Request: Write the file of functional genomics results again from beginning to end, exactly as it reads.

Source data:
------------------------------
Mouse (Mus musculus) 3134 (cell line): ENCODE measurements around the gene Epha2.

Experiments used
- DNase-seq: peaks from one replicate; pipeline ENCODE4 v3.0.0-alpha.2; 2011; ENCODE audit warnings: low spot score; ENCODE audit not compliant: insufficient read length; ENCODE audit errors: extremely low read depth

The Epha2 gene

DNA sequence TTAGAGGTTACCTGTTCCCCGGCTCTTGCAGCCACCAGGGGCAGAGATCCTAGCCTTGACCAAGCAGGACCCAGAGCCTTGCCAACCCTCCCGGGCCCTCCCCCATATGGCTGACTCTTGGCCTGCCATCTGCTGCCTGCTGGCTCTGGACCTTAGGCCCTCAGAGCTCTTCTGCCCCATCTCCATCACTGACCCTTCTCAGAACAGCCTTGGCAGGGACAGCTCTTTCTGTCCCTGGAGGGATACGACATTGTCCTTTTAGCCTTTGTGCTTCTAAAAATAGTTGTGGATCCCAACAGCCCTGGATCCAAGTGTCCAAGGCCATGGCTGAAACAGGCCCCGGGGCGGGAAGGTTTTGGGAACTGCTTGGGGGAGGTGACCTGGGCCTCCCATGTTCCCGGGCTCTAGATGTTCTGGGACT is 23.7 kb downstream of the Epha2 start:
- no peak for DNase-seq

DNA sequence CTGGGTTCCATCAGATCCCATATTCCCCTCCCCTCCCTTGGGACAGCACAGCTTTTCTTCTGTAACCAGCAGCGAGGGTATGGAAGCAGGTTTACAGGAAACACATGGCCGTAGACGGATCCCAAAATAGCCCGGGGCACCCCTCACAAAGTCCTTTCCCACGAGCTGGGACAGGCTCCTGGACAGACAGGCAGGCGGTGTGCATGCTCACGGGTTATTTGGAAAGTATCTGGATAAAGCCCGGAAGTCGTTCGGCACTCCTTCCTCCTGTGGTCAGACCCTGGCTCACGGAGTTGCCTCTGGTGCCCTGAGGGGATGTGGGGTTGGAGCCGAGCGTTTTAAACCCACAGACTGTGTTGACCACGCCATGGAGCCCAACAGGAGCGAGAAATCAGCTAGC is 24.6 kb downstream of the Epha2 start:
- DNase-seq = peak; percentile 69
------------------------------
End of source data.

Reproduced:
Mouse (Mus musculus) 3134 (cell line): ENCODE measurements around the gene Epha2.

Experiments used
- DNase-seq: peaks from one replicate; pipeline ENCODE4 v3.0.0-alpha.2; 2011; ENCODE audit warnings: low spot score; ENCODE audit not compliant: insufficient read length; ENCODE audit errors: extremely low read depth

The Epha2 gene

DNA sequence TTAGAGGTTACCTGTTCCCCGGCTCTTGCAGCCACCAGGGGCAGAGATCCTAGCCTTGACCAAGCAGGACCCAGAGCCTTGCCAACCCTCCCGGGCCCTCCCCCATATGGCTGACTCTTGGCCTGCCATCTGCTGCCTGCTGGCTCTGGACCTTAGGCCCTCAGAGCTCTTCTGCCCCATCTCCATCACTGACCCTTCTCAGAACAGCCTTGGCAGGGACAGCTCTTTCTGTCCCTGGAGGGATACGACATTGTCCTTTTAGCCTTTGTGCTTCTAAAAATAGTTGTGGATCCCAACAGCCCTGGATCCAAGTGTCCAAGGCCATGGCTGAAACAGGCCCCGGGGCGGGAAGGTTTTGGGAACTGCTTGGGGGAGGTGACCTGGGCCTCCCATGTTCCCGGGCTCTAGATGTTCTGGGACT is 23.7 kb downstream of the Epha2 start:
- no peak for DNase-seq

DNA sequence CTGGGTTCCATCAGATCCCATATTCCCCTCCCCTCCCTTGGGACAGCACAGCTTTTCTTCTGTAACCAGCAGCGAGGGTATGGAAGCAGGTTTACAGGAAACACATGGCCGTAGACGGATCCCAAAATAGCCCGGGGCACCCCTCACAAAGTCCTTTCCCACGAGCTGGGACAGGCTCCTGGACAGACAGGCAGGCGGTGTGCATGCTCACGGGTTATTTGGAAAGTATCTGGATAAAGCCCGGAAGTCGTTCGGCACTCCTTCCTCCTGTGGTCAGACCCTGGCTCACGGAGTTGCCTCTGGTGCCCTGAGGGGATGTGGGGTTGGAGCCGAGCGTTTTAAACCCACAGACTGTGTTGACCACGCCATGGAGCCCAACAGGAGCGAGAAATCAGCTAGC is 24.6 kb downstream of the Epha2 start:
- DNase-seq = peak; percentile 69